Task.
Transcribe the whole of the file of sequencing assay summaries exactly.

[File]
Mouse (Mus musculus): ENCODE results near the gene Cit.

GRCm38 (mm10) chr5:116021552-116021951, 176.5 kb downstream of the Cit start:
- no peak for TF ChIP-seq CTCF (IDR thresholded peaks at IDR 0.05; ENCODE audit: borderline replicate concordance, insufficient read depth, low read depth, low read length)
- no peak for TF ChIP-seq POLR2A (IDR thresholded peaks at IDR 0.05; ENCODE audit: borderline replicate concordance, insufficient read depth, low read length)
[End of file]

Mouse (Mus musculus): ENCODE results near the gene Cit.

GRCm38 (mm10) chr5:116021552-116021951, 176.5 kb downstream of the Cit start:
- no peak for TF ChIP-seq CTCF (IDR thresholded peaks at IDR 0.05; ENCODE audit: borderline replicate concordance, insufficient read depth, low read depth, low read length)
- no peak for TF ChIP-seq POLR2A (IDR thresholded peaks at IDR 0.05; ENCODE audit: borderline replicate concordance, insufficient read depth, low read length)